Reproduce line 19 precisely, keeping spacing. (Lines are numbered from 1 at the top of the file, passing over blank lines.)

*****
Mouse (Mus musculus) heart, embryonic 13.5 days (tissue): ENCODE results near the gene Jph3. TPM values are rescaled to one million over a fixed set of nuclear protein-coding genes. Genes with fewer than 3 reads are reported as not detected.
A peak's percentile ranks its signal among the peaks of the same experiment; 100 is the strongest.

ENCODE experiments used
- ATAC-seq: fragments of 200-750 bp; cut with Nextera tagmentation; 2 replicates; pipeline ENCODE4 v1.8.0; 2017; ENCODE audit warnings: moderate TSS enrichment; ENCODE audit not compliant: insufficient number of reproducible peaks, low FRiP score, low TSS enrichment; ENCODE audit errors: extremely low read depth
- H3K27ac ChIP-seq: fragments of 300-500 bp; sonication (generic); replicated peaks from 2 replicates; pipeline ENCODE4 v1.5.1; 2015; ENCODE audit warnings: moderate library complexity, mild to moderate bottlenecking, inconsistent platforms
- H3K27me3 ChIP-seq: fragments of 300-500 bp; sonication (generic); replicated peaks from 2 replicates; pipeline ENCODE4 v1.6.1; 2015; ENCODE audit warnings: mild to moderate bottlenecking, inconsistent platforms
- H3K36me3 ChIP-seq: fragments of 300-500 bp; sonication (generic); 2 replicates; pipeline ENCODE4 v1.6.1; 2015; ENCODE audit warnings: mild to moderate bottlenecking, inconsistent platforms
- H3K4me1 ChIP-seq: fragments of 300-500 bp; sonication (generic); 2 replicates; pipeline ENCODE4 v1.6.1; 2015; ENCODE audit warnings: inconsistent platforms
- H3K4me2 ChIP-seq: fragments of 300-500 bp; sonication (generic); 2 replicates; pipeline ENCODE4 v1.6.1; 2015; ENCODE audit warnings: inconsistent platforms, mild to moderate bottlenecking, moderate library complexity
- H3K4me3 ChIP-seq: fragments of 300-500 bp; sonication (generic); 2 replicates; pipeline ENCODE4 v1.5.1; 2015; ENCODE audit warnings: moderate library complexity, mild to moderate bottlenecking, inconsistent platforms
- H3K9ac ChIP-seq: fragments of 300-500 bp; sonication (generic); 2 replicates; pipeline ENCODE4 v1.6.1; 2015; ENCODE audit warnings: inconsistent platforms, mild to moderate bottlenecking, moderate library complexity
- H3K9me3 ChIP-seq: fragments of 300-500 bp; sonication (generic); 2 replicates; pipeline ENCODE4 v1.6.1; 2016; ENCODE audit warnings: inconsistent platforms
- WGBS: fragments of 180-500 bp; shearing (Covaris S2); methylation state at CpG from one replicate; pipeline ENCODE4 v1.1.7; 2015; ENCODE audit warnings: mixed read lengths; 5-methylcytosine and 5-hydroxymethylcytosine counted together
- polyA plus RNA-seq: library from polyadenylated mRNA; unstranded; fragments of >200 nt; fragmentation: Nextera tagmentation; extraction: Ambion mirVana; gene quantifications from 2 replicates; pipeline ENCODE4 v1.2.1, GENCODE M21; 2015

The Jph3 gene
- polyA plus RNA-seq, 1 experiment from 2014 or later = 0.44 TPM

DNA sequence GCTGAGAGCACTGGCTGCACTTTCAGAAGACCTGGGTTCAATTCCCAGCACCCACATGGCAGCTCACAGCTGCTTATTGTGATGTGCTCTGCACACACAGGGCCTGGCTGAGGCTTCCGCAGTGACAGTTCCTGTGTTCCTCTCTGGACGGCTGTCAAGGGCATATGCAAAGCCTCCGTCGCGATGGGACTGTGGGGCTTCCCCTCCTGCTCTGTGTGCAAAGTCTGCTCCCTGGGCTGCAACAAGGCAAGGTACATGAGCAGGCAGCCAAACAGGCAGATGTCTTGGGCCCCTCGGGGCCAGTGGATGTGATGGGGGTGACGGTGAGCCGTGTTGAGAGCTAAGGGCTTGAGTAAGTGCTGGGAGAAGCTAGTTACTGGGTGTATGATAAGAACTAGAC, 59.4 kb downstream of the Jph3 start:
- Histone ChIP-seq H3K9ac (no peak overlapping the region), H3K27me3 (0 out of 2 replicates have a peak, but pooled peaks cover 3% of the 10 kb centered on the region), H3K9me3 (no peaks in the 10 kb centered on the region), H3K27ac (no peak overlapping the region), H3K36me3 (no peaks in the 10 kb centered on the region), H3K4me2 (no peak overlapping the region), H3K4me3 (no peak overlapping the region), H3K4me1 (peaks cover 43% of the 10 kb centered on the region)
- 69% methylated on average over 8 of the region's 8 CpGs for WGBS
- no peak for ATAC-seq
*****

- 69% methylated on average over 8 of the region's 8 CpGs for WGBS